And why do you denigrate the difference in efficiency? If you look at the mileage that people actually get on the site you like. Anyone would say that a 33 percent increase in efficiency of the TDI over the lighter and smaller Civic is substantial by any measure.

        How does not either car save fossil fuels? Just an exaggeration? Anyone who downsizes their ride or performance envelope, as I did, saves fossil fuels.

        Down to earth? I think not.
        • 6 Years Ago
        > There is a problem with your analysis. You are not comparing
        > identical vehicles. If you compared the Civic and Corolla your
        > analysis would work, but the Jetta and the Civic are quite different.
        > The gas powered Jetta is 600 pounds heavier than the regular Civic.

        It's Volkswagen problem they make their cars so obese.

        > The second difference is that the average user mpg is 40 for the
        > Jetta TDIs

        Which is caused by its drivers presenting unnaturally high highway driving bias.


        A lot of them comes with 100%, 90% and 80% of highway driving. This is the sole reason of average observed Jetta TDI mpg being 40.

        I provided sources of Volkswagen Golf/Jetta 2.0 TDI 140HP mixed mode driving resulting in 37 mpg (140 drivers, not 20 with highway bias).

        > but the current EPA ratings do not do a fair job of estimating diesel mpg.

        I presented 7 diesels cars sold in the USA with EPA ratings being exactly what mixed-mode driving returns as an average. You apparently cannot accept this fact.

        > which only happens in the EPA world.

        It happens in the very real world what I proved above. Only you're incapable of accepting it.

        > Soon the same TDI will be put into the Passat replacement
        > and will get very similar fuel economy.

        VW Passat 2.0 TDI 140HP return real life observed fuel economy of 6,9 l/100km = 34 miles per gallon (250+ drivers).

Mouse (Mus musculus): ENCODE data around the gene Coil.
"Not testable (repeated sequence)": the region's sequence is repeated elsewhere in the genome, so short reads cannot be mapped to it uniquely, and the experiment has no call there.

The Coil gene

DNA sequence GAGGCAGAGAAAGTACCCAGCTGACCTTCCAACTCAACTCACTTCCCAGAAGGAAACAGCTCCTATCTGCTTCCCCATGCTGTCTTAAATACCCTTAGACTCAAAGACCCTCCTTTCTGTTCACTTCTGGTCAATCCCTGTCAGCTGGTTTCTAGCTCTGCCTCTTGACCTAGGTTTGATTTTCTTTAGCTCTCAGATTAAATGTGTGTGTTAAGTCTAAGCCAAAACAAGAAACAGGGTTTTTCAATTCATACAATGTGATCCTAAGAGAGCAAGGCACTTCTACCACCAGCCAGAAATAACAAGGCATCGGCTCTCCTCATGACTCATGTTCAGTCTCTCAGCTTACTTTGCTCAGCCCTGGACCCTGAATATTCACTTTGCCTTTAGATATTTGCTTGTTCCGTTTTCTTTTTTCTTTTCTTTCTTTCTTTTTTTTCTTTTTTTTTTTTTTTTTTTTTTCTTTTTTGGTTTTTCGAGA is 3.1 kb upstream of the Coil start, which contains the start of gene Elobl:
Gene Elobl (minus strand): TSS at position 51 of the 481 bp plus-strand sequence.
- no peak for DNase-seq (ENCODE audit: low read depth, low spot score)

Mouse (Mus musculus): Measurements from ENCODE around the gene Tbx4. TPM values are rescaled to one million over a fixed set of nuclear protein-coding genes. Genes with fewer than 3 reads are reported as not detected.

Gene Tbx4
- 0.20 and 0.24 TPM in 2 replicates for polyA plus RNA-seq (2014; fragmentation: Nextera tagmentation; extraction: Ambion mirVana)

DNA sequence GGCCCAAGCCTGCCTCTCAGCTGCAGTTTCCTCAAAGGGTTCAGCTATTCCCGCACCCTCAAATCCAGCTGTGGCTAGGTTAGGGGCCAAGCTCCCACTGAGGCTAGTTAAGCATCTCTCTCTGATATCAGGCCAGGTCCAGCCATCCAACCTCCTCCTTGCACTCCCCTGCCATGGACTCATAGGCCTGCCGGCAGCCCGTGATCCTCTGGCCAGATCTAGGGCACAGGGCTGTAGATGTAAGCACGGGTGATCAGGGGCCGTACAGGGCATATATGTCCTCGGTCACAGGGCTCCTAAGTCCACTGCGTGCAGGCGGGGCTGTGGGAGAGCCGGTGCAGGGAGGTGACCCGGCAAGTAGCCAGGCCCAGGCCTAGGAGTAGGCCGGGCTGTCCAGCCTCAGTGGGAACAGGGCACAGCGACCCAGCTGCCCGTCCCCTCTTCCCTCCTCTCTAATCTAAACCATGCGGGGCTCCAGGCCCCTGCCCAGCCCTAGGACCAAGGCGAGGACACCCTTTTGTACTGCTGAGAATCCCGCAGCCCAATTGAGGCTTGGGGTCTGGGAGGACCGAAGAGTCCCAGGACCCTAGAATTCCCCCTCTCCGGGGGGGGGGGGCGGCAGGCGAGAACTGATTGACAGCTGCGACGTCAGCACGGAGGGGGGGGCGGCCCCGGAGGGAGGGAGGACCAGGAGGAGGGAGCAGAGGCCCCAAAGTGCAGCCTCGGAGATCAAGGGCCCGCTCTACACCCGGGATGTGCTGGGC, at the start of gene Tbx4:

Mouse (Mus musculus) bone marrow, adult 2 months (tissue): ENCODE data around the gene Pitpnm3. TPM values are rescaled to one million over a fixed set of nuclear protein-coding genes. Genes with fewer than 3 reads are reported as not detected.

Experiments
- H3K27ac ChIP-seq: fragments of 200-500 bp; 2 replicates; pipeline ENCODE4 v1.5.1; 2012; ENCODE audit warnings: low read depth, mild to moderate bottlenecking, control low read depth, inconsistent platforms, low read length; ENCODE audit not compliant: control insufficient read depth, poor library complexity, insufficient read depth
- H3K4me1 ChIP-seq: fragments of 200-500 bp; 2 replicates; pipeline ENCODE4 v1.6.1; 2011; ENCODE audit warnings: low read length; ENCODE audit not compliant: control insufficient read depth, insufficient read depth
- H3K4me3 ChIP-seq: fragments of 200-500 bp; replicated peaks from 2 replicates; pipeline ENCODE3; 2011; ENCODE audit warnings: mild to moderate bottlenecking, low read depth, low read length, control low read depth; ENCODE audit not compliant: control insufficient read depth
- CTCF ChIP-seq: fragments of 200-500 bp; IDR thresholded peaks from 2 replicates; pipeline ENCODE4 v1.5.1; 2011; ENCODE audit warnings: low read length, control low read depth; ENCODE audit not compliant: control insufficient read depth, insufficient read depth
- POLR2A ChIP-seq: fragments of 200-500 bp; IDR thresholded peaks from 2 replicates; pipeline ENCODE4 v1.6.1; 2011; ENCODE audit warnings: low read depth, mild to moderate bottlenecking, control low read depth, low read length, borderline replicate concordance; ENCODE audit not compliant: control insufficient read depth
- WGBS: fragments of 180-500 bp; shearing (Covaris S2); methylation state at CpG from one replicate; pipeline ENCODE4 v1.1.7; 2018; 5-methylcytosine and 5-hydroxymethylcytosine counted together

Source: http://www.spritmonitor.de/de/uebersicht/50-Volkswagen/456-Passat.html?fueltype=1&constyear_s=2005&power_s=100&power_e=105

        > Something impossible if you stick the 1.8 into the Accord.

        Diesel has higher energy density than gasoline and requires more crude oil to make. An Accord with lower mpg will consume less fossil fuel than a Passat TDI with higher mpg in the same way that gasoline Civic beats the Jetta TDI. The Accord will also be bigger and will cost less to buy and service.

        > The comparison will favor the diesel even more at that point.

        - consume more fossil fuel to run than ordinary gasoline cars, with hybrids being just in another league
        - are more costly to buy and service than both gasoline and gas-electric hybrids

        That's why they are a loss-loss solution. You lose money and waste fossil resources for no good reason.
        • 6 Years Ago
        I assume your objection is simply to the _reasons_ people give for buying one car over another. If everybody bought cars based on the lowest TCO, then there would be exactly 1 model in each category of car, and I doubt that's a prospect for which you're advocating.

        Is it even worth pointing out that different cars have different characters (driving, aesthetic etc). Cars sell at all different price points and the value to the owners must be measured in many different metrics.

        In previous posts, you've been very reasonable in pointing out user fuel consumption data. There is evidence that (for whatever reason), the EPA test cycle does a poor job of predicting real-world numbers for diesels. Using the sources you provide, the combined USER fuel economies for those two cars are 31.6mpg and 40.3mpg. I'll let you propagate these differences through the TCO, the effect will probably not be trivial compared to 29 vs. 33 used by EPA and edmunds.

        • 6 Years Ago
        ....Of course diesel drivers in America may be a self-selecting group of people who drive more gently and _try_ to get better mileage. That would certainly throw things off.

        (Oh dear, that was me thinking again... I'll try not to do that... or do you not object when my thoughts tangentially support your tirade).
        • 6 Years Ago
        @ randomdude -